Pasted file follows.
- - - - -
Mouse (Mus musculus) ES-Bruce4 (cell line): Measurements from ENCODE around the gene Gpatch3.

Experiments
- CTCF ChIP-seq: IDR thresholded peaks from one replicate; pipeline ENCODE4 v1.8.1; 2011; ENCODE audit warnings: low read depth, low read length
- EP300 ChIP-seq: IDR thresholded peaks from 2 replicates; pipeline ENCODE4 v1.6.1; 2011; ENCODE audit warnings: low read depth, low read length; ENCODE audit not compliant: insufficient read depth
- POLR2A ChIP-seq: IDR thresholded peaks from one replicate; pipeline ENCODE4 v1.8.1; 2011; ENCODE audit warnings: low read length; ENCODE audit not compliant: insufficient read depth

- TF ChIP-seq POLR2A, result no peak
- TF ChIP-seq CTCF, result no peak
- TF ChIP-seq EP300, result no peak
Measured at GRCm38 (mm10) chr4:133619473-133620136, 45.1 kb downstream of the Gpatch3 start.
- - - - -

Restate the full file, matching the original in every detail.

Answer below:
Mouse (Mus musculus) ES-Bruce4 (cell line): Measurements from ENCODE around the gene Gpatch3.

Experiments
- CTCF ChIP-seq: IDR thresholded peaks from one replicate; pipeline ENCODE4 v1.8.1; 2011; ENCODE audit warnings: low read depth, low read length
- EP300 ChIP-seq: IDR thresholded peaks from 2 replicates; pipeline ENCODE4 v1.6.1; 2011; ENCODE audit warnings: low read depth, low read length; ENCODE audit not compliant: insufficient read depth
- POLR2A ChIP-seq: IDR thresholded peaks from one replicate; pipeline ENCODE4 v1.8.1; 2011; ENCODE audit warnings: low read length; ENCODE audit not compliant: insufficient read depth

- TF ChIP-seq POLR2A, result no peak
- TF ChIP-seq CTCF, result no peak
- TF ChIP-seq EP300, result no peak
Measured at GRCm38 (mm10) chr4:133619473-133620136, 45.1 kb downstream of the Gpatch3 start.